Saturday Morning Oys – April 30th, 2022

And that explains the smell of gas around here …

A pair sent from Andréa, which she hesitates between calling puns and just plays on words. I don’t know either, but they easily belong in the OYs collection.

Chemgal sent this in, and classifies it as an Oy, but avers that she did LOL at it too.

And a final item from Andréa:

Whenever confronted with people who like to insist that JFK’s  Ich bin ein Berliner meant that he was calling himself a pastry, I like to think of alternate stories where a President needs to reinforce our commitment to Denmark.

15 Comments

  1. The last one reminds me of a Beowulf couplet I remember:

    “Grendel’s tastes were rather plainish.
    Breakfast? Just a couple Danish.”

  2. The irony about the “jelly doughnut” interpretation of “Ich bin ein Berliner” is that while it might have been understood that way in some other parts of Germany, the joke would never work in or around Berlin. Locally, those doughnuts are called “Pfannkuchen“(†). If you order a “Berliner” in a restaurant around here, you are more than likely to get a curious type of beer called “Berliner Weiße“, a brew so bitter that it is always served with a shot of red or green sirup mixed into the glass.

    P.S. (†) – Literally “pan cakes”: they are available year round, but are a traditional treat on New Year’s Eve, usually just before or just after the midnight fireworks. (American “pancakes” are generally called “Eierkuchen” in German, literally “egg cakes”.)

    P.P.S. For those who are unfamiliar with the context of Kennedy’s speak, the phrase was meant to evoke the same sort of pride as “civis romanus sum” once did in Latin (for “I am a Roman citizen”).

  3. Has anybody else heard that the newest COVID variants don’t respond to the vaccines? I was hoping I dreamed it or something.

  4. @ Chak – The currently available vaccines were all developed on the basis of the original virus. While it is true that they are not as good at preventing an infection with one of the newer variants, they still do provide excellent protection against severe sickness and hospitalization.

  5. I could swear I first heard about the Ich bin ein Berliner thing from my father, a Berliner, derisively mocking Kennedy for claiming to be a pastry, but when in later life I brought it up, he claimed to have no idea what I was talking about, there was no such thing as a “Berliner”. (As Kilby points out, no Berliner would have heard it that way.) …Except, no one anywhere would have heard it that way, everyone would understand the intent; it’s like the stories of the Chevy Nova being understood in Spanish speaking countries to be the Chevy Doesn’t Go — everyone understands the original intent, and it is the cards and contrarians who then point out the silly interpretation. My father left Berlin and we lived in other parts of West Germany, and so he should have been exposed, if not immediately in Berlin at the time of the speech, then later living in other parts of Germany, to the card’s interpretation, the derisive mocking of Kennedy that is possible if you want it. But his denial and bewilderment later on was pretty convincing. Was he deliberately denying the possibility of that interpretation? Was he getting old and forgetful? Or had I never heard it from him to begin with, maybe getting it from my aunt, his younger sister? I’ll never know, but I can avow that up to around the time the wall came down, I firmly believed that even Berliners would derisively claim Kennedy claimed he was a doughnut.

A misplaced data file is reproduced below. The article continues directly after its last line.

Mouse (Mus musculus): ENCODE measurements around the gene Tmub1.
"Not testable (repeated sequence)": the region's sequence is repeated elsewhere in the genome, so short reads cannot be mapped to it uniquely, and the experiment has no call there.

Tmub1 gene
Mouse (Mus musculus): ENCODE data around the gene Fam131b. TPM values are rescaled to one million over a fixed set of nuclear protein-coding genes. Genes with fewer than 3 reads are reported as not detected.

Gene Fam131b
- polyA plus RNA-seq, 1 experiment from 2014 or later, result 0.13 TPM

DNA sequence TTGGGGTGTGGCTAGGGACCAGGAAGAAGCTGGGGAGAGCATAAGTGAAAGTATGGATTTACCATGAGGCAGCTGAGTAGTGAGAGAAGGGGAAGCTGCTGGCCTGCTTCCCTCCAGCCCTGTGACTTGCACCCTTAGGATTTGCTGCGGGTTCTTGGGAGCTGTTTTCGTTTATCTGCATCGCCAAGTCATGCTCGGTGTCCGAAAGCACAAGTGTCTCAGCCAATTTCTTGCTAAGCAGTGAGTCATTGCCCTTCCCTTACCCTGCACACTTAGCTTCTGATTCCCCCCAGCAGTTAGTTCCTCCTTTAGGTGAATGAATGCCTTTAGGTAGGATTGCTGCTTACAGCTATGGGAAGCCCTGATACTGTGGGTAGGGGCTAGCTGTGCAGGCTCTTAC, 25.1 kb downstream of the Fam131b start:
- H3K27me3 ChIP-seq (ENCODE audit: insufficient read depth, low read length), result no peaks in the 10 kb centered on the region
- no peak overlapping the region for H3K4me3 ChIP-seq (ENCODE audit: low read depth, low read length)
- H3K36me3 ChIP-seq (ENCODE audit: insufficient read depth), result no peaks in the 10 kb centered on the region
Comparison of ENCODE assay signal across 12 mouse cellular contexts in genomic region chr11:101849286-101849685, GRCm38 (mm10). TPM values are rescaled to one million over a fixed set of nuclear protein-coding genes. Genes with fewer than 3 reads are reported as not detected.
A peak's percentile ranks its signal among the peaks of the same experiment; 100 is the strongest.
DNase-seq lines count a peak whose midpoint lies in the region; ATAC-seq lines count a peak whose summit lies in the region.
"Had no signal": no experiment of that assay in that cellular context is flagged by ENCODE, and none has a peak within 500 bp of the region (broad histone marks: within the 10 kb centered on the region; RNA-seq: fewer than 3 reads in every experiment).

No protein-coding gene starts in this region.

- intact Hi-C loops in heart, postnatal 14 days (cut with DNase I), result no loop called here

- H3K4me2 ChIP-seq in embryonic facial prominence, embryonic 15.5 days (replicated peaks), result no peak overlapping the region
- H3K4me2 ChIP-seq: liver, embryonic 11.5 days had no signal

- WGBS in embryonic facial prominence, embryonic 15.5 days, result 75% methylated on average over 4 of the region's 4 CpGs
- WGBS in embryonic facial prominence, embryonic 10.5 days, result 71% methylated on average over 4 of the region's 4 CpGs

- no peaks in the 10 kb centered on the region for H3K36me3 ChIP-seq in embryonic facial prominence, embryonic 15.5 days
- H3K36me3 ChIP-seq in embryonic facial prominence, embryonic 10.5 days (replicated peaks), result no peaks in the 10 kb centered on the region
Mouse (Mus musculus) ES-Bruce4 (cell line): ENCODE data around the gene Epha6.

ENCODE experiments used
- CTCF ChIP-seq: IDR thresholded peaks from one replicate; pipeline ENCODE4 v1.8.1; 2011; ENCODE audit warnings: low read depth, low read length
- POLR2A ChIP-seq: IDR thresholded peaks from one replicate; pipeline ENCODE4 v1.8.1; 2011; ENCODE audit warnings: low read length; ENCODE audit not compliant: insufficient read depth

6. Mark M – it was in Zits that I saw it, a short continuity about the big friend and a shy girl.
    They have chemistry together
    Yes, at 2 pm Fridays
    I wasn’t talking about the class
    That too.

  7. Re: “CB” – If you read the fine print at the top, it turns out that the comic is called “Chuckle Brothers”.

  8. The Kennedy urban legend seems to date to around the 1980s or so. Blame a novel and a subsequent book review for starting the whole thing, along with the typical embellishing of detail in retellings of the tale. (Note that the first few minutes of the video here recap the history of the formation of the partitioned Germany, setting the stage for Kennedy’s speech.)

    Now, referring to the last comic, the aliens could be in for a nasty surprise. As the line from a certain Shakespeare play goes, “Something is rotten in the state of Denmark”.

  9. And in Denmark, what we call a Danish is known as a Viennese pastry.

    I would argue that Eierkuchen aren’t quite the same as pancakes, because they’re unleavened. More like thick crepes. American style pancakes are pretty rare, but you can find them the closer you get to the old American occupation zones. I’ve usually seen them called Pfannkuchen to distinguish them from the traditional unleavened German variety.

  10. I have heard that the breed of dog we call “Great Dane” is called in Danish “the big German dog”.

  11. I saw a video once, along the lines of “Irish People Try American Breakfast Food”. They were most excited about the pancakes, because they wanted the thick fluffy ones. I wondered why they didn’t just make them. It’s not very hard.

  12. What we call a “German Shepherd Dog” is called an “Alsatian” in England. Whether this is because of World War I anti-German sentiment or not I don’t know.

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